“Do they sell tea in heaven?” Ozzy’s dark, British humor and religious allusions end off “Goodbye,” a song which, in tone, is reminiscent of Sabbath’s 1971 album, Master of Reality. This song – and most of Ordinary Man, such as “All My Life,” “Under the Graveyard,” or “Holy for Tonight” – is adorned with references to Christianity and faith. But unlike the lyrics in Master of Reality, “Goodbye” is written at a much different period in Ozzy’s life. In his heyday, he sang of faith idealistically, “Well I have seen the truth, yes I’ve seen the light and I’ve changed my ways; and I’ll be prepared when you’re lonely and scared at the end of our days.” Here, truly near the end of his days, Ozzy’s songs are far more personal and poignant; they are brooding, rife with self-reflection and retrospect. In “All My Life,” he sings, “I was standin’ at the edge, looking down at myself as a child; And he looked back at me, crying tears of defeat from his eyes; He said I know all the lies that you hide behind every fake smile; Am I gonna be lonely like you.”
Ozzy didn’t have to look far for inspiration on Ordinary Man. His most personal hopes and deepest fears are etched and recorded in the inner grooves of this LP. In “Under the Graveyard,” Ozzy again alludes to the end of his life, “Ashes to ashes, watch me disappear; closer to home because the end is near.” He suggests that his closeness to the end has brought him closer to that which really matters. The record’s religious overtones shine through in the chorus as he sings, “Everything you are; can’t take it when you go.” Further stripping down his deity-like persona, Ozzy acknowledges that at the end of his life, his awards and riches mean little. He just wants what most people want: to be remembered not as the Prince of Darkness, but as a good husband, and a good father.
A standout on this album is the title track, “Ordinary Man.” Before even diving into the lyrics, the title itself is strikingly solemn. Continuing to chip away at and wear down his larger-than-life persona, Ozzy reveals the bare “Ordinary Man” in the Prince of Darkness’ robe. This song reminds me of an older Ozzy record, “Goodbye to Romance,” a retrospective look at his life (in 1980), and what was then the end of a significant chapter of his life: Black Sabbath. It was about his firing from his band and the start of his solo career. In “Ordinary Man,” Ozzy once again digs back, but this time much further, reflecting on an entire career of wild thrills, conquests, and even some duds. The arrangement is elevated beautifully by the lush piano frills and harmonics of Elton John. Slash plays here as well, with a seething solo that could live comfortable in his early 90s Use Your Illusion recordings, right next to “November Rain.”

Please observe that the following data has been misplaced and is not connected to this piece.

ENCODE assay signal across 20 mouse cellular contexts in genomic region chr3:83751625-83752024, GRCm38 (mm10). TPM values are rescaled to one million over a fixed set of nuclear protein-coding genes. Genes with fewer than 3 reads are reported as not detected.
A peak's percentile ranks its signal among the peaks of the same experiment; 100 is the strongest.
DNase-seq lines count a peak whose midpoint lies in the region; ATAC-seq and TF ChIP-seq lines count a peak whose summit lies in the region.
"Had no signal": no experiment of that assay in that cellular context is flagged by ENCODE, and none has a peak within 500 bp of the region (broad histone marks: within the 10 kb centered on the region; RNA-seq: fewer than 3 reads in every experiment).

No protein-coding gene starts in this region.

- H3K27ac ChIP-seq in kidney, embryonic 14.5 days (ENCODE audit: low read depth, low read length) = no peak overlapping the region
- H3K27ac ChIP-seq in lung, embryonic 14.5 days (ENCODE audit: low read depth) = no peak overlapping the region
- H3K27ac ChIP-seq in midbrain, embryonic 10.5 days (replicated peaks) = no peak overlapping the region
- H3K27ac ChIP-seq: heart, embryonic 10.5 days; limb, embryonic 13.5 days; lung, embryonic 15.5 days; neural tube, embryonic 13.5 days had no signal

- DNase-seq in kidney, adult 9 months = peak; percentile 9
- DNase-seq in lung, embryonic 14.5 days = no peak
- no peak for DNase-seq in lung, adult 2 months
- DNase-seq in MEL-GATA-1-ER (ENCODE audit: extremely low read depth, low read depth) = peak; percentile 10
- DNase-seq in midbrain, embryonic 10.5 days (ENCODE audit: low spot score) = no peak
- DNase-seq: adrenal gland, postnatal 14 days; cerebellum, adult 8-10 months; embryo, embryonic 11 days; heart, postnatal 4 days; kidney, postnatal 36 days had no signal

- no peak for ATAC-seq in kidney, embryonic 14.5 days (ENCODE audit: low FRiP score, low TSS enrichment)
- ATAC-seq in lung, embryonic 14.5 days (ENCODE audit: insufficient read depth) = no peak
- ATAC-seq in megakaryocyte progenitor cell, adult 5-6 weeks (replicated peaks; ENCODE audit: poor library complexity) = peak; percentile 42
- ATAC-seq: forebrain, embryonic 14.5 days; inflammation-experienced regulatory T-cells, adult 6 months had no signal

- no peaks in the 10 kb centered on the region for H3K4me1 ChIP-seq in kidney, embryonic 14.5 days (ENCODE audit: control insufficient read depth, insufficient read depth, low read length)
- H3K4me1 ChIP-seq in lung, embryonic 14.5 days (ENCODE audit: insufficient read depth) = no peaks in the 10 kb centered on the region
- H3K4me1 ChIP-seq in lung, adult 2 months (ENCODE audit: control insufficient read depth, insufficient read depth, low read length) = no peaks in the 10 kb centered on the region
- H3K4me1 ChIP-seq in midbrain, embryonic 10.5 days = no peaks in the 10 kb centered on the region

If there’s one song here where Andrew Watt’s modern-production brush strokes are most apparent, it’s “Today is the End.” And I don’t mean that in a good way. The recording, particularly the chorus, which sounds like a painful pastiche of early 2000s garage rock off MTV, is entirely detached and foreign from Ozzy’s heavy-metal and bluesy roots. Things do pick up with “Scary Little Green Men,” a silly song about an alien invasion from which it is fruitless to try and wrest meaning. Just enjoy it for what it is: the kind of neck-pain-inducing headbanger Ozzy can knock off effortlessly. Along the same lines is “Eat Me” – somewhat reminiscent of Sabbath’s “The Wizard” with its bluesy harmonica opening – another light-hearted rocker that may or may not be written from the perspective of a bat – among Ozzy’s many accomplishments, biting the head off a live bat, on stage, is more relevant now than ever.
In rock-and-roll, it’s the norm that late career records end up as footnotes in the discographies of artists from a bygone era. They are listened to by fans who’ve grown up with them, but seldom cause ripples in the culture. By the time artists have matured and grown past their prime, the culture has moved on. For better or for worse, it has changed and evolved. The culture is driven by the youth, and the youth of today would rather listen to the newest Billie Eilish single than Ozzy Osbourne’s latest LP. Whether Eilish will be remembered and celebrated for as long as Ozzy, or fade away as an ephemeral fad, only time will tell. Very few artists have stayed in tune with the culture over the course of their entire career. While the Beatles or Led Zeppelin or Nirvana are rare cases of artists disbanding at the peaks of their respective careers, most artists continue well into their nadir years yearning to rekindle their relevance after cementing their legacies. Ozzy Osbourne cemented his legacy twice. First through the ‘70s at the helm of Black Sabbath, and then again as a solo artist through the ‘80s and ‘90s. His final album, Ordinary Man, is more than a yearning for relevance; it’s a yearning for redemption.